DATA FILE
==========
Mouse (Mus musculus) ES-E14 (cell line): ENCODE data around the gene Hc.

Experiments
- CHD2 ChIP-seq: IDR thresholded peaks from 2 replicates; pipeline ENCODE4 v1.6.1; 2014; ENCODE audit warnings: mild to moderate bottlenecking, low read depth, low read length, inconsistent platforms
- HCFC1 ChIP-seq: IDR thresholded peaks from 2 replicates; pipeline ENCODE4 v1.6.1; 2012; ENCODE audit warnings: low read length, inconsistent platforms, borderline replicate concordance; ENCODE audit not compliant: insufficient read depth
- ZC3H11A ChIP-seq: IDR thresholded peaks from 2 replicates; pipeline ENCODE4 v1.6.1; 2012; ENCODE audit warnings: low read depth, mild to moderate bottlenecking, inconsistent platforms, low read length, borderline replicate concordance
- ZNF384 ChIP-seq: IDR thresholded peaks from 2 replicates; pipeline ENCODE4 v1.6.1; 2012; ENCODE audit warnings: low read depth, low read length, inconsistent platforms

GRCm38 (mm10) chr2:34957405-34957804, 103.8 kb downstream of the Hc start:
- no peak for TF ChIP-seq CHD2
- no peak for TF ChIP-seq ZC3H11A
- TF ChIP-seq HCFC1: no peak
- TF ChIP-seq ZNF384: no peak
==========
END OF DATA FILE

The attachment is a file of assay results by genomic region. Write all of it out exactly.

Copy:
Mouse (Mus musculus) ES-E14 (cell line): ENCODE data around the gene Hc.

Experiments
- CHD2 ChIP-seq: IDR thresholded peaks from 2 replicates; pipeline ENCODE4 v1.6.1; 2014; ENCODE audit warnings: mild to moderate bottlenecking, low read depth, low read length, inconsistent platforms
- HCFC1 ChIP-seq: IDR thresholded peaks from 2 replicates; pipeline ENCODE4 v1.6.1; 2012; ENCODE audit warnings: low read length, inconsistent platforms, borderline replicate concordance; ENCODE audit not compliant: insufficient read depth
- ZC3H11A ChIP-seq: IDR thresholded peaks from 2 replicates; pipeline ENCODE4 v1.6.1; 2012; ENCODE audit warnings: low read depth, mild to moderate bottlenecking, inconsistent platforms, low read length, borderline replicate concordance
- ZNF384 ChIP-seq: IDR thresholded peaks from 2 replicates; pipeline ENCODE4 v1.6.1; 2012; ENCODE audit warnings: low read depth, low read length, inconsistent platforms

GRCm38 (mm10) chr2:34957405-34957804, 103.8 kb downstream of the Hc start:
- no peak for TF ChIP-seq CHD2
- no peak for TF ChIP-seq ZC3H11A
- TF ChIP-seq HCFC1: no peak
- TF ChIP-seq ZNF384: no peak